In the T. gondii and P. falciparum AMA1–RON2 interactions, when the AMA1 DII loop is displaced a clear pocket is revealed formed by a trio of tyrosine residues (Tyr110/142, Tyr213/234, and Tyr215/236) into which a conserved RON2 proline (Pro1309/2033) docks [Fig. 5(A,B)]. Although BdAMA1 has a histidine (His131) substituted for Tyr110/142, the remaining two tyrosine residues (Tyr233 and Tyr235) are conserved, and together these three residues retain the generally conserved architecture of the surface pocket [Fig. 5(B 1 top)]. The aromatic imidazole ring of the histidine residue aligns with the corresponding benzene ring of Tyr110/142 and likely maintains a stacking interaction with the analogous BdRON2 proline (Pro953). In NcAMA1, as for TgAMA1, this pocket was previously occupied by the DII loop Trp353 [Fig. 2(C)]. The TgAMA1 tyrosine trio is conserved in both sequence and structure with NcAMA1 (Tyr104, Tyr207, and Tyr209) and the TgRON2 proline is conserved in sequence with NcRON2 [Fig. 5(A,B 1 bottom)], suggesting a similar anchor point is exploited during complex formation. Notably, in the co-structure of PfAMA1 with the invasion inhibitory phage display peptide R1, a Leu residue docks into this same pocket,27 suggesting that occupation of the Tyr trio defined pocket is an important component of complex formation, perhaps in maintaining the DII loop in its displaced conformation.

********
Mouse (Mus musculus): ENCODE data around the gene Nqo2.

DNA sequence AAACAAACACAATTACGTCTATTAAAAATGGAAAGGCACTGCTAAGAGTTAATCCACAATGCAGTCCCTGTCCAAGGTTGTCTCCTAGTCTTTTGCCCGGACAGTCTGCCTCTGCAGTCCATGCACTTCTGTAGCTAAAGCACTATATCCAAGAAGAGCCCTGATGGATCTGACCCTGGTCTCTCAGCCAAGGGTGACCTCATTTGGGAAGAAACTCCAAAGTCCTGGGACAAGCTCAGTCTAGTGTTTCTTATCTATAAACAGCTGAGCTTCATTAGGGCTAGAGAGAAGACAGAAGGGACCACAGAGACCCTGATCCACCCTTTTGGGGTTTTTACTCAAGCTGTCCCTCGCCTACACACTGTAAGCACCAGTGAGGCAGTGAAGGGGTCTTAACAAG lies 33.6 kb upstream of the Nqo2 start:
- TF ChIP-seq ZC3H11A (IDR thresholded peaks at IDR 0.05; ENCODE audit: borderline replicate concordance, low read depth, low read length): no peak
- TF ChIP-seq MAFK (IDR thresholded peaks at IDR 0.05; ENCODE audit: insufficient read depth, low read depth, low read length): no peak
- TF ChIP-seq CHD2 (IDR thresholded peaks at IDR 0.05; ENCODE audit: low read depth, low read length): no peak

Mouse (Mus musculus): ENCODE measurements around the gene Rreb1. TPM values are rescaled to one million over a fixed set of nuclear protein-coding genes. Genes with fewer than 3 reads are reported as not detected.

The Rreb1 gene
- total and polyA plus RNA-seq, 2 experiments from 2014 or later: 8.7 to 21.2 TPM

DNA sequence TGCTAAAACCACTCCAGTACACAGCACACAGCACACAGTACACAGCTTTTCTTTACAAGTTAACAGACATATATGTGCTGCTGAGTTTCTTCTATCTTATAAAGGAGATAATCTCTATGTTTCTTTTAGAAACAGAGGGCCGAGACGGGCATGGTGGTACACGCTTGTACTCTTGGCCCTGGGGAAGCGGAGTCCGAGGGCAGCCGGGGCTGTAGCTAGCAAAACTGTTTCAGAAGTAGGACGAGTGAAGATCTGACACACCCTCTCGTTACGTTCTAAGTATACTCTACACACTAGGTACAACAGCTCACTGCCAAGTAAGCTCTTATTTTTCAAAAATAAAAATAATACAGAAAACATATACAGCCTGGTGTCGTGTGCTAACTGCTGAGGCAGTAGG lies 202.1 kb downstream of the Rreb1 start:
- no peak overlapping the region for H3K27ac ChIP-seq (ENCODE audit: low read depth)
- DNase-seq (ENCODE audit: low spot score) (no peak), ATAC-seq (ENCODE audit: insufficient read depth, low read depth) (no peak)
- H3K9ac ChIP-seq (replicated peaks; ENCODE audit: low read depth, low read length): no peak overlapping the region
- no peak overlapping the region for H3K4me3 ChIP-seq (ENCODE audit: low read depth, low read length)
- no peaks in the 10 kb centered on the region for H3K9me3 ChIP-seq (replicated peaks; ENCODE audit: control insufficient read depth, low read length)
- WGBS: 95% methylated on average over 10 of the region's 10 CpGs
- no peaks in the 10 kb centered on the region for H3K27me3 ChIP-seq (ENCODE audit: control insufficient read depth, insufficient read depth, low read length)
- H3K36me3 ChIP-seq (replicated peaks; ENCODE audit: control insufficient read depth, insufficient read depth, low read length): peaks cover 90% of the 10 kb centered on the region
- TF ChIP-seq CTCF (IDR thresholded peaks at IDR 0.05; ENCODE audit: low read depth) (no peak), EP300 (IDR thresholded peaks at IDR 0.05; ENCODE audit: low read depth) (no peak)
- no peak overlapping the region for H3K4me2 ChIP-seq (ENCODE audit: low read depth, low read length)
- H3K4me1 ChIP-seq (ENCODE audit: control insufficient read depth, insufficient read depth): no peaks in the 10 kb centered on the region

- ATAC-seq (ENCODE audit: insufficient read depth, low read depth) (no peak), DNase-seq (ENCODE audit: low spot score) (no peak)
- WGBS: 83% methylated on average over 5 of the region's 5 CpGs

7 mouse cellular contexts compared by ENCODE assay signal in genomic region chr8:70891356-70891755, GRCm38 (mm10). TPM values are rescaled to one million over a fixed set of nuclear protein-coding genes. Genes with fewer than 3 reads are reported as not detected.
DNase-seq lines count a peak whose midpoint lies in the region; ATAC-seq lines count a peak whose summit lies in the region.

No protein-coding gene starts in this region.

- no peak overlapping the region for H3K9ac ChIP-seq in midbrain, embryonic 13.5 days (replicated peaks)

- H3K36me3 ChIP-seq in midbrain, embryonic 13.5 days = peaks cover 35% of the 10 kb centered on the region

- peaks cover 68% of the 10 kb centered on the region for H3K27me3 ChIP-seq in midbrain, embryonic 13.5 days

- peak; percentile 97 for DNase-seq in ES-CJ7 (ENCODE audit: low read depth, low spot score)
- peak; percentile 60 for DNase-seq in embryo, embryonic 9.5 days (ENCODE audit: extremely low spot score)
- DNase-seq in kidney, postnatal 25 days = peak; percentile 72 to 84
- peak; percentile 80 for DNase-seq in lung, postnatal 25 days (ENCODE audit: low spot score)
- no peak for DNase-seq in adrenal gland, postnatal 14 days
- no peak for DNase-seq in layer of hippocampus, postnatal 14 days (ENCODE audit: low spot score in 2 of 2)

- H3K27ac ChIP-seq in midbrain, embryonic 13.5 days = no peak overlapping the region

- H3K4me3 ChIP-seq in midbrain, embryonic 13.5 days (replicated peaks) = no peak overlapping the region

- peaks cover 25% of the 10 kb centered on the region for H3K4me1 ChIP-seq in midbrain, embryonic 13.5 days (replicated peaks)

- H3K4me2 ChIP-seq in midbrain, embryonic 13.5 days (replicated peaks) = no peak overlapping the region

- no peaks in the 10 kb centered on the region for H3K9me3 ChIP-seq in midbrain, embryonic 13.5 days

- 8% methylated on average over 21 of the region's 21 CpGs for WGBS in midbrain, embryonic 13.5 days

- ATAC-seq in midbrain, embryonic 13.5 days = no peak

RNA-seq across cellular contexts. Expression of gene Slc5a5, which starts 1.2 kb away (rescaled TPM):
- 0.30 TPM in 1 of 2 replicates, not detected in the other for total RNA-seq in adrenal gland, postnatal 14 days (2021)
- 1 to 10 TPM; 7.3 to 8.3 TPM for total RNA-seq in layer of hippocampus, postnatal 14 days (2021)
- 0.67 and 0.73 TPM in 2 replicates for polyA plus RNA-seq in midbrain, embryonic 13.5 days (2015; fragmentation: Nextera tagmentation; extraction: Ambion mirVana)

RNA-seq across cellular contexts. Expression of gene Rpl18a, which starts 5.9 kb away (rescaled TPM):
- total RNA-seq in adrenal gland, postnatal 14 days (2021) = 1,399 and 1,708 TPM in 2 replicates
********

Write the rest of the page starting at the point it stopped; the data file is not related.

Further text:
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Figure 5. Structural plasticity and specificity of the AMA1–RON2 interaction. (A) Sequence alignment of RON2 sequences for the regions that align with TgRON2sp, with boxes around the conserved RON2 Pro, the single difference between TgRON2 and NcRON2 in this region, and the cystine loop. (B) TgAMA1 apical surface (gray) with TgRON2sp secondary structure (green) (PDB ID: 2Y8T) and residues of interest shown as sticks; black numbers indicate regions of conservation and divergence with Bd/NcAMA1 under investigation. 1—Top: overlay of TgRON2sp onto BdAMA1 shows that the AMA1 Tyr trio that accommodates a key RON2 Pro (green sticks) is substituted in BdAMA1 with a Tyr/Tyr/His (cyan sticks) that conserves the architecture of the pocket. Bottom: overlay of TgRON2sp (green) onto NcAMA1 shows that the complete Tyr trio is conserved in NcAMA1 (cyan sticks). Gray mesh: 2Fo-Fc electron density maps around the pocket defining residues contoured at 1.0 σ. 2—The central TgAMA1 Tyr230 (gray) forms a functionally important bifurcated hydrogen bond with the backbone of TgRON2 Val1311 (green). Plasticity may allow similar binding between NcAMA1 Ser224 (cyan) and the corresponding NcRON2 Ala1310. (C) Left—End-on view of PfRON2sp1 (orange secondary structure) bound to PfAMA1 (gray surface) (PDB ID: 3ZWZ) shows a deep pocket on the surface of AMA1 into which a critical RON2 arginine residue anchors (orange sticks, dotted box). Right—An overlay of PfRON2sp1 on BdAMA1 (gray surface) shows that a similar pocket is not present (dotted box). (D) Electrostatic surface, end-on views of TgAMA1 bound to TgRON2sp (green secondary structure with cystine loop tip side chains shown as sticks) (left; PDB ID: 2Y8T), and NcAMA1 (middle) and BdAMA1 (right) overlayed on the TgAMA1-TgRON2sp co-structure, reveal key differences in the chemical nature of the cystine loop binding region. An interactive view is available in the electronic version of the article.